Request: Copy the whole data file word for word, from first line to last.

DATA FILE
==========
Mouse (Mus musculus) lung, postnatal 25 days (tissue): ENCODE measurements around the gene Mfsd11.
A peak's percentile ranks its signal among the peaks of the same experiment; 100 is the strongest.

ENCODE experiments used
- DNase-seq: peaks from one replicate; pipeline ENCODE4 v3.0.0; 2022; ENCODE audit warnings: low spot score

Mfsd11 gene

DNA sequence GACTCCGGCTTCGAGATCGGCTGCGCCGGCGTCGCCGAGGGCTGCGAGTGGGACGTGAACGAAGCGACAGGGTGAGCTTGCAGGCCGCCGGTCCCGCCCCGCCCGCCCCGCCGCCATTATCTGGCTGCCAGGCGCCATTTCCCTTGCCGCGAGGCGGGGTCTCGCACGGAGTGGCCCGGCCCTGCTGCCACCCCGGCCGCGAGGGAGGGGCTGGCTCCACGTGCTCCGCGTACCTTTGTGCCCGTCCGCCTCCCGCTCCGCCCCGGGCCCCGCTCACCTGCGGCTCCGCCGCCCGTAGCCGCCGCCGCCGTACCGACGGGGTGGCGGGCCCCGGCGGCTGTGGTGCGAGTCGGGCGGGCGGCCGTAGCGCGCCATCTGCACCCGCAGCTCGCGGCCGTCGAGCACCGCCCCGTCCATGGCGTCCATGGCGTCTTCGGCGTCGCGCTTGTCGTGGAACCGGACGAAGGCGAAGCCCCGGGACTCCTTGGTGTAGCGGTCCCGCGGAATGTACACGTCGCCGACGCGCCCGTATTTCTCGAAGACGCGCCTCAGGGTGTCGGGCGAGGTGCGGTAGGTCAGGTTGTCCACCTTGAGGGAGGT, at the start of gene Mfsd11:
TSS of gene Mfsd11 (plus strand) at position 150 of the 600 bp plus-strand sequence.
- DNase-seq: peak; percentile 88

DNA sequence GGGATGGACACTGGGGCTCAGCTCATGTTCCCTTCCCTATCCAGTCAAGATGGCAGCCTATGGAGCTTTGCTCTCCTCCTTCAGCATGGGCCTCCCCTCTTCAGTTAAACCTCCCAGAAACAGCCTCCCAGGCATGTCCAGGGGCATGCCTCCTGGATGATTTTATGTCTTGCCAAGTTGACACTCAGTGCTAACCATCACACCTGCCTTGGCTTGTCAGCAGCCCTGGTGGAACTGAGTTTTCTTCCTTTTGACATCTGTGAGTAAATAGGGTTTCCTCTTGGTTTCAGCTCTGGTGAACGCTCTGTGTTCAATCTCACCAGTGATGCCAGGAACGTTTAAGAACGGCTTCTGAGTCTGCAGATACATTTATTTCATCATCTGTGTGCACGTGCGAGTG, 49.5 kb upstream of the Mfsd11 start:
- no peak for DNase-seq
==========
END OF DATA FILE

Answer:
Mouse (Mus musculus) lung, postnatal 25 days (tissue): ENCODE measurements around the gene Mfsd11.
A peak's percentile ranks its signal among the peaks of the same experiment; 100 is the strongest.

ENCODE experiments used
- DNase-seq: peaks from one replicate; pipeline ENCODE4 v3.0.0; 2022; ENCODE audit warnings: low spot score

Mfsd11 gene

DNA sequence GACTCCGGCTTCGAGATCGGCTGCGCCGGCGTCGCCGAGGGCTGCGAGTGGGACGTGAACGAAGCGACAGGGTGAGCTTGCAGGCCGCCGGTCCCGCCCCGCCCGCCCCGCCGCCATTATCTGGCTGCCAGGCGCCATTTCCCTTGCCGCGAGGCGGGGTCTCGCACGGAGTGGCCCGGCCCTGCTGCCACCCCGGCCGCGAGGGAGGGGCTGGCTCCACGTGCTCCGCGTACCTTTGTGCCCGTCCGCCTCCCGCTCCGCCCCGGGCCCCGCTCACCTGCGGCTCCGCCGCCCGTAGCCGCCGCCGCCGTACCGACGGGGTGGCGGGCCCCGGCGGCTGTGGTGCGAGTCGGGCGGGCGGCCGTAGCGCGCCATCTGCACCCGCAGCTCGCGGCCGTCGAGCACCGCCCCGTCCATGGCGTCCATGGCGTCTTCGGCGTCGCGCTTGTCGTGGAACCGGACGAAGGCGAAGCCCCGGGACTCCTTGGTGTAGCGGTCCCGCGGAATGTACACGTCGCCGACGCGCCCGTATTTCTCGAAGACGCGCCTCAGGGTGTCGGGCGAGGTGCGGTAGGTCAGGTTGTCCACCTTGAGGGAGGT, at the start of gene Mfsd11:
TSS of gene Mfsd11 (plus strand) at position 150 of the 600 bp plus-strand sequence.
- DNase-seq: peak; percentile 88

DNA sequence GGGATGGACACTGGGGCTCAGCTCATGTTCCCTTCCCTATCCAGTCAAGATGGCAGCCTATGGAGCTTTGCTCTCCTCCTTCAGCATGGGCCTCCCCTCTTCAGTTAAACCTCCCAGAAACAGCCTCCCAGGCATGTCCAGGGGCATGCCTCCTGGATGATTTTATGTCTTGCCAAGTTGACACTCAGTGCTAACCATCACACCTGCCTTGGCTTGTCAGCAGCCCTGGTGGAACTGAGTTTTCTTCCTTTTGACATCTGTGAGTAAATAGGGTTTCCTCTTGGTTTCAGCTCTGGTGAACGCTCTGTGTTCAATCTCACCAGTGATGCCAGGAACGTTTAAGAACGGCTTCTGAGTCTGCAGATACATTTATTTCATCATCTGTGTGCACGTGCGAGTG, 49.5 kb upstream of the Mfsd11 start:
- no peak for DNase-seq